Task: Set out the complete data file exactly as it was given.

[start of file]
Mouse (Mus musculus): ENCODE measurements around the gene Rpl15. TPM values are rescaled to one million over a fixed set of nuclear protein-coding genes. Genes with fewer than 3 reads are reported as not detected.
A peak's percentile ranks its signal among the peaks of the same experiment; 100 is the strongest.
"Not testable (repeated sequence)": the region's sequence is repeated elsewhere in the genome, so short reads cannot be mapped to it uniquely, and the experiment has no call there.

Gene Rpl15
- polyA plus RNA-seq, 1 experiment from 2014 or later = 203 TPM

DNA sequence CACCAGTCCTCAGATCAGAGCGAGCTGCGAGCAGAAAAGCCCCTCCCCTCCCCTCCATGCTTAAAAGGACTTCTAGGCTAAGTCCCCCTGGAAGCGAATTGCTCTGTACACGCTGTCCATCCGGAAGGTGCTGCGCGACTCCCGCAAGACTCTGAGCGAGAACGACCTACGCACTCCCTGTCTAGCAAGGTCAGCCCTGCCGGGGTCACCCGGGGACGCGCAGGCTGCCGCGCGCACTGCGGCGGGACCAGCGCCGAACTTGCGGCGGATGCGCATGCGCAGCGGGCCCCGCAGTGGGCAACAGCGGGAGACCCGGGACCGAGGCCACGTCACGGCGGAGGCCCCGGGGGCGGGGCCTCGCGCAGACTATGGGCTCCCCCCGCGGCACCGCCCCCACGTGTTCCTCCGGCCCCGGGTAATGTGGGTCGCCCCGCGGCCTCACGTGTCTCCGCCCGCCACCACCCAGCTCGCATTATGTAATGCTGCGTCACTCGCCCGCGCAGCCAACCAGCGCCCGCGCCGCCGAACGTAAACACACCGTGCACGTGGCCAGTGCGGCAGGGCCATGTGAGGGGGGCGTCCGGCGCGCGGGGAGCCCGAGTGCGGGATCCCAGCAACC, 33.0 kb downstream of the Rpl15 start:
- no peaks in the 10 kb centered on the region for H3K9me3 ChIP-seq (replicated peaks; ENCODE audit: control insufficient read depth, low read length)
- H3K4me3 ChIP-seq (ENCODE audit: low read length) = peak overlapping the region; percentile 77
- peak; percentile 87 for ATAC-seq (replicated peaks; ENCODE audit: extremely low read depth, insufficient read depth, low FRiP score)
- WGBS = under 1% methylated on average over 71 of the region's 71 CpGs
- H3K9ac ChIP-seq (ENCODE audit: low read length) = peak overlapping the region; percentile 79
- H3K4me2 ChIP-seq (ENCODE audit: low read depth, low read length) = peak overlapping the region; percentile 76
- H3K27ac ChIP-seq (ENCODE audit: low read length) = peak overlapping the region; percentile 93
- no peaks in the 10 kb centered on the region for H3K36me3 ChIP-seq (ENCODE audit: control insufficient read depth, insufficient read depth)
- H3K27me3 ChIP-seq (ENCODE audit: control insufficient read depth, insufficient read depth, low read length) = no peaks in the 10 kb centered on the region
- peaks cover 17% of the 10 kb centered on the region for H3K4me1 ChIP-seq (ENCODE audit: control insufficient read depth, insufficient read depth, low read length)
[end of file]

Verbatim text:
Mouse (Mus musculus): ENCODE measurements around the gene Rpl15. TPM values are rescaled to one million over a fixed set of nuclear protein-coding genes. Genes with fewer than 3 reads are reported as not detected.
A peak's percentile ranks its signal among the peaks of the same experiment; 100 is the strongest.
"Not testable (repeated sequence)": the region's sequence is repeated elsewhere in the genome, so short reads cannot be mapped to it uniquely, and the experiment has no call there.

Gene Rpl15
- polyA plus RNA-seq, 1 experiment from 2014 or later = 203 TPM

DNA sequence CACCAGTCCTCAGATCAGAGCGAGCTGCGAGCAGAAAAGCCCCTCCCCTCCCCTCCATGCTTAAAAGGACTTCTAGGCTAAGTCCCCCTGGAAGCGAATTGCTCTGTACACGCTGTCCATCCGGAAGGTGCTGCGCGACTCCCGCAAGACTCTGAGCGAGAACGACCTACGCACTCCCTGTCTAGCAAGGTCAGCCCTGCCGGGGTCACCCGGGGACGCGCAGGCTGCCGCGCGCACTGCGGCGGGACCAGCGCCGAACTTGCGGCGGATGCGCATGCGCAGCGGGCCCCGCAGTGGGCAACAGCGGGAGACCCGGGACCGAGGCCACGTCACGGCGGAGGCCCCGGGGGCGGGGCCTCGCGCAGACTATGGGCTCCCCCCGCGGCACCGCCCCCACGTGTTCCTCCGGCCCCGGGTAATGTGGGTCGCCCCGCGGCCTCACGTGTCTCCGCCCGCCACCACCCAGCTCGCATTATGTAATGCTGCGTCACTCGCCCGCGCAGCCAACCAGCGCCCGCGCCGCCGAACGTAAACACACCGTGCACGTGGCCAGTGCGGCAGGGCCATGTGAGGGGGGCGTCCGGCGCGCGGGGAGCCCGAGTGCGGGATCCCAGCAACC, 33.0 kb downstream of the Rpl15 start:
- no peaks in the 10 kb centered on the region for H3K9me3 ChIP-seq (replicated peaks; ENCODE audit: control insufficient read depth, low read length)
- H3K4me3 ChIP-seq (ENCODE audit: low read length) = peak overlapping the region; percentile 77
- peak; percentile 87 for ATAC-seq (replicated peaks; ENCODE audit: extremely low read depth, insufficient read depth, low FRiP score)
- WGBS = under 1% methylated on average over 71 of the region's 71 CpGs
- H3K9ac ChIP-seq (ENCODE audit: low read length) = peak overlapping the region; percentile 79
- H3K4me2 ChIP-seq (ENCODE audit: low read depth, low read length) = peak overlapping the region; percentile 76
- H3K27ac ChIP-seq (ENCODE audit: low read length) = peak overlapping the region; percentile 93
- no peaks in the 10 kb centered on the region for H3K36me3 ChIP-seq (ENCODE audit: control insufficient read depth, insufficient read depth)
- H3K27me3 ChIP-seq (ENCODE audit: control insufficient read depth, insufficient read depth, low read length) = no peaks in the 10 kb centered on the region
- peaks cover 17% of the 10 kb centered on the region for H3K4me1 ChIP-seq (ENCODE audit: control insufficient read depth, insufficient read depth, low read length)